Mental Health and Psychosocial Support | Page 15 | The Center for Victims of Torture

Healing and Human Rights: A Blog by the Center for Victims of Torture

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Veronica Lavet

In this session, as we continue to build safety and stability in the group, we aim to draw out survivors’ internal strengths and external resources to counteract the unhelpful tunnel thinking that keeps traumatized people in a state of despair. After reviewing the grounding exercise that helps survivors feel more stable in their bodies and returns them to the present moment, the facilitators use a table metaphor to demonstrate how the more “table legs” one can develop (internal and external resources), the easier it is to carry the burdens on the table.

Veronica Lavet

In our international projects, our healing work for torture and war trauma survivors is conducted through group counseling. Groups typically meet for ten weeks. This is the first in a series of posts following the counseling group cycle in Jordan.

Veronica Laveta is CVT’s clinical advisor for the Jordan project.

Read other entries in this series.

Next session ---->

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Jenni Bowring-McDonough, CVT media relations manager, comments on the critical and growing need for mental health and psychosocial support services in response to the ongoing refugee crisis.

Ben Kohler

It was in the early 1980s that Ben Kohler read about Governor Rudy Perpich’s proposal to create a center for torture survivors. “I learned about the center before it was even a center.”  He remembers reading articles and letters in the newspaper in opposition to the idea and his sense of shock. “I just couldn’t understand how anyone could oppose something so good and so needed.”  It motivated him to start supporting CVT’s work shortly after it became a reality.

Judy Twala

Judith Twala, MA, is a psychotherapist/trainer with the Center for Victims of Torture in Dadaab, Kenya. Dadaab is the world’s largest refugee camp in the northeast region of Kenya, close to the Somali border. Most refugees in this complex of camps are from Somalia with others from South Sudan, Eritrea, Ethiopia, the Democratic Republic of Congo and other countries.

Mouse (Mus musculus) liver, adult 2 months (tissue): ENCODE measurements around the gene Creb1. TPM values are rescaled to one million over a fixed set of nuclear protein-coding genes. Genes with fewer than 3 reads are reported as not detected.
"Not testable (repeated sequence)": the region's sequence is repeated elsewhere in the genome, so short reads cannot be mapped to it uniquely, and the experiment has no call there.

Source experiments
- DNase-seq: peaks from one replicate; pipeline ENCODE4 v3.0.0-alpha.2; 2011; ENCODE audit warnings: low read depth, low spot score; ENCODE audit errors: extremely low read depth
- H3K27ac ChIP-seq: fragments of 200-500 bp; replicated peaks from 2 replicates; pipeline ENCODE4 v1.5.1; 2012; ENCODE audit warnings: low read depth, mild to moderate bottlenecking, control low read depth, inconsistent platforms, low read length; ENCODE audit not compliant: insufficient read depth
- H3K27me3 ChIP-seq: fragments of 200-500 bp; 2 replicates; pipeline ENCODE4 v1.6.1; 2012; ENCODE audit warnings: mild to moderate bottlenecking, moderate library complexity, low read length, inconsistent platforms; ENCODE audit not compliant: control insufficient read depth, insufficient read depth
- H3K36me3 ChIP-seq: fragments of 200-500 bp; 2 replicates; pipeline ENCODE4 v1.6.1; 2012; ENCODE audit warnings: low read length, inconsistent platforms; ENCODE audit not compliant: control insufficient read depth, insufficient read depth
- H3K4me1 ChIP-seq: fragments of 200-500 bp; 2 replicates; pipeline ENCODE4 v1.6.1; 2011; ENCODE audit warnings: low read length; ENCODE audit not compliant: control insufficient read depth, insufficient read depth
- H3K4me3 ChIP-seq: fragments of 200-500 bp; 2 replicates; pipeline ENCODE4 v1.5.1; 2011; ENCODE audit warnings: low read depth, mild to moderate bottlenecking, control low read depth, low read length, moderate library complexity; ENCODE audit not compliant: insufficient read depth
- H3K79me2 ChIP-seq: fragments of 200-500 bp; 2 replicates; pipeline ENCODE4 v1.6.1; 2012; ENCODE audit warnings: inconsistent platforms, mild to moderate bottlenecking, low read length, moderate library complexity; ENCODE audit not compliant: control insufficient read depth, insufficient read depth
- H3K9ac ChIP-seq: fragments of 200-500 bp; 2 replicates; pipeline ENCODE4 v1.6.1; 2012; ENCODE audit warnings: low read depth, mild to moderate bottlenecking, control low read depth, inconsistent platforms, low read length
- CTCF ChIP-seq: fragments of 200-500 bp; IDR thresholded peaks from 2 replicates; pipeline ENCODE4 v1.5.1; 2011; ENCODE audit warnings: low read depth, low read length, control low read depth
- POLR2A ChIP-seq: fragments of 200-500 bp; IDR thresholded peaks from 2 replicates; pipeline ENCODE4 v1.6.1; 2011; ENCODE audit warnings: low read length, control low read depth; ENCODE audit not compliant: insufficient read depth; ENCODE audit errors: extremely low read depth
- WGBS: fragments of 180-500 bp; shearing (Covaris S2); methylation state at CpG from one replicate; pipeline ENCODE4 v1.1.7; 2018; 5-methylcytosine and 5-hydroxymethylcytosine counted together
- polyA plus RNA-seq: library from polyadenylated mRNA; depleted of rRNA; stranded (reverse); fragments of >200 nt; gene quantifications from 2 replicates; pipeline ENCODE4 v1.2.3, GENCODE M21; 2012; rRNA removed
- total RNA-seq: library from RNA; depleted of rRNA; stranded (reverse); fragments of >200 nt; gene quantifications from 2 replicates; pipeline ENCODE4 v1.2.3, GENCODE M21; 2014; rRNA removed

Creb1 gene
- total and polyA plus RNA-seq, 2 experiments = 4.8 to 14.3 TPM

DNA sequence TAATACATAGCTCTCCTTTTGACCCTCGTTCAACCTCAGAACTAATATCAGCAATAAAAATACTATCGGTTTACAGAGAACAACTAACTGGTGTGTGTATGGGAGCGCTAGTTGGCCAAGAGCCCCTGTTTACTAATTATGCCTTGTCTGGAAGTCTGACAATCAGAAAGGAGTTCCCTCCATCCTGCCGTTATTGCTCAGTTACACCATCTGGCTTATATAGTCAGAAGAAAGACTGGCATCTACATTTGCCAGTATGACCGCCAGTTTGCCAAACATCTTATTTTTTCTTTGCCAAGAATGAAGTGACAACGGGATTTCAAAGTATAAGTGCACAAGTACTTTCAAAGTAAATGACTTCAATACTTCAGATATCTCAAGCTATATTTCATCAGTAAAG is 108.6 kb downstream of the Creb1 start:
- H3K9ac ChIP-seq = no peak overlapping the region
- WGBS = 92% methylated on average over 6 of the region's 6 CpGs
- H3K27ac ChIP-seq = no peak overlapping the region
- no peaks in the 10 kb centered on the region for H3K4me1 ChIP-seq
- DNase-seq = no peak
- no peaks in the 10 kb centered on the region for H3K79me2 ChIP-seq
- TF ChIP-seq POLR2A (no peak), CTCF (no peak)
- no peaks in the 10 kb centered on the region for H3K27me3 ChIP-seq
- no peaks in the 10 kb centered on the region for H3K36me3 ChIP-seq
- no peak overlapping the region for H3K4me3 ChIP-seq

As a psychotherapist /trainer with the CVT Dadaab project, I have been interacting with war and torture survivors from the Democratic Republic of Congo, Burundi, Ethiopia, Southern Sudan and Somalia for more than two years. Though from different mother countries, these survivors share one thing in common and that is ambiguous loss.

On World Humanitarian Day, CVT recognizes humanitarians around the world including CVT staff.

Rita Manninen, CVT volunteer client services coordinator, comments on her many years' experience as a CVT volunteer, helping survivors rebuild their lives and volunteers discover the rewards of helping in that process.

Melina Milazzo, CVT senior policy counsel, comments on admission by ex-CIA senior official that the CIA employed torture techniques.

Marie Soueid, CVT legal fellow in the Washington, D.C. office, comments on recent event featuring photographic documentation of torture in Syria.

Curt Goering, CVT executive director, recalls the devastation in Bosnia twenty years ago, and notes the progress that has been made for healing and rebuilding.

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Healing

We heal victims of torture through unique services and professional care worldwide.

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Training

We strengthen partners who heal torture survivors and work to prevent torture.

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Advocacy

We advocate for the protection & care of torture survivors and an end to torture.

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